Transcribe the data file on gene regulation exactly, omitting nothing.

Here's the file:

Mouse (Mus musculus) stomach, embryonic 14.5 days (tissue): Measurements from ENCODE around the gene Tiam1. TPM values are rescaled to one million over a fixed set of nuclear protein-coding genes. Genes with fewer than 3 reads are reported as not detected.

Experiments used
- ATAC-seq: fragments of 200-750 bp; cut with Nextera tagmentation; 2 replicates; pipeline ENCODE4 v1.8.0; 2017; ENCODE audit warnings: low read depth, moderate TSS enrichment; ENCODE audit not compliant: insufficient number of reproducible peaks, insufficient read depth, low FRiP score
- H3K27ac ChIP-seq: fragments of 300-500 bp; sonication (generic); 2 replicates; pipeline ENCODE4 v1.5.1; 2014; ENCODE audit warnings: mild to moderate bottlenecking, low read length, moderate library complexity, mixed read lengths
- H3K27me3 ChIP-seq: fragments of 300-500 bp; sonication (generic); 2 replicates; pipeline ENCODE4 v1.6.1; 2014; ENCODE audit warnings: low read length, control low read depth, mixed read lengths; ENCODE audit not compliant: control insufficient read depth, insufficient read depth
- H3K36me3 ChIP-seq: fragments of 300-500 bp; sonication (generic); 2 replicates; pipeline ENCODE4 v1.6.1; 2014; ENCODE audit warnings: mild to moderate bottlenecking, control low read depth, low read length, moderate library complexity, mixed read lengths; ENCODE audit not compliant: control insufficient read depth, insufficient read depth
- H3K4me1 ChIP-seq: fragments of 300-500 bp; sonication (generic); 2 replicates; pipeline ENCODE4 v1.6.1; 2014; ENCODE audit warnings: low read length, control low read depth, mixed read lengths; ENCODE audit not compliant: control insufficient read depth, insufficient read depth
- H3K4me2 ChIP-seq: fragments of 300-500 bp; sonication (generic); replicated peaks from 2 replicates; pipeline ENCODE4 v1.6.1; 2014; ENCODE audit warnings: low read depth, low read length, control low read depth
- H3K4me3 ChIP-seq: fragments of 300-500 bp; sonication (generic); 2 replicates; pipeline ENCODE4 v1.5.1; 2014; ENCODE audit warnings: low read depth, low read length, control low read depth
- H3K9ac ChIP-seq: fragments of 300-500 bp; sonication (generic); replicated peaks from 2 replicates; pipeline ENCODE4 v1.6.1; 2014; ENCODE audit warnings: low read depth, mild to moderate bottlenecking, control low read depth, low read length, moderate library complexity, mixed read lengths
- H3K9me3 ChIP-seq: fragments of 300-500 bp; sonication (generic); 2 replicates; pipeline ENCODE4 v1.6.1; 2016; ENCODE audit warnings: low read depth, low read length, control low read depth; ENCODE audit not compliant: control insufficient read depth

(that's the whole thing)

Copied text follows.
Mouse (Mus musculus) stomach, embryonic 14.5 days (tissue): Measurements from ENCODE around the gene Tiam1. TPM values are rescaled to one million over a fixed set of nuclear protein-coding genes. Genes with fewer than 3 reads are reported as not detected.

Experiments used
- ATAC-seq: fragments of 200-750 bp; cut with Nextera tagmentation; 2 replicates; pipeline ENCODE4 v1.8.0; 2017; ENCODE audit warnings: low read depth, moderate TSS enrichment; ENCODE audit not compliant: insufficient number of reproducible peaks, insufficient read depth, low FRiP score
- H3K27ac ChIP-seq: fragments of 300-500 bp; sonication (generic); 2 replicates; pipeline ENCODE4 v1.5.1; 2014; ENCODE audit warnings: mild to moderate bottlenecking, low read length, moderate library complexity, mixed read lengths
- H3K27me3 ChIP-seq: fragments of 300-500 bp; sonication (generic); 2 replicates; pipeline ENCODE4 v1.6.1; 2014; ENCODE audit warnings: low read length, control low read depth, mixed read lengths; ENCODE audit not compliant: control insufficient read depth, insufficient read depth
- H3K36me3 ChIP-seq: fragments of 300-500 bp; sonication (generic); 2 replicates; pipeline ENCODE4 v1.6.1; 2014; ENCODE audit warnings: mild to moderate bottlenecking, control low read depth, low read length, moderate library complexity, mixed read lengths; ENCODE audit not compliant: control insufficient read depth, insufficient read depth
- H3K4me1 ChIP-seq: fragments of 300-500 bp; sonication (generic); 2 replicates; pipeline ENCODE4 v1.6.1; 2014; ENCODE audit warnings: low read length, control low read depth, mixed read lengths; ENCODE audit not compliant: control insufficient read depth, insufficient read depth
- H3K4me2 ChIP-seq: fragments of 300-500 bp; sonication (generic); replicated peaks from 2 replicates; pipeline ENCODE4 v1.6.1; 2014; ENCODE audit warnings: low read depth, low read length, control low read depth
- H3K4me3 ChIP-seq: fragments of 300-500 bp; sonication (generic); 2 replicates; pipeline ENCODE4 v1.5.1; 2014; ENCODE audit warnings: low read depth, low read length, control low read depth
- H3K9ac ChIP-seq: fragments of 300-500 bp; sonication (generic); replicated peaks from 2 replicates; pipeline ENCODE4 v1.6.1; 2014; ENCODE audit warnings: low read depth, mild to moderate bottlenecking, control low read depth, low read length, moderate library complexity, mixed read lengths
- H3K9me3 ChIP-seq: fragments of 300-500 bp; sonication (generic); 2 replicates; pipeline ENCODE4 v1.6.1; 2016; ENCODE audit warnings: low read depth, low read length, control low read depth; ENCODE audit not compliant: control insufficient read depth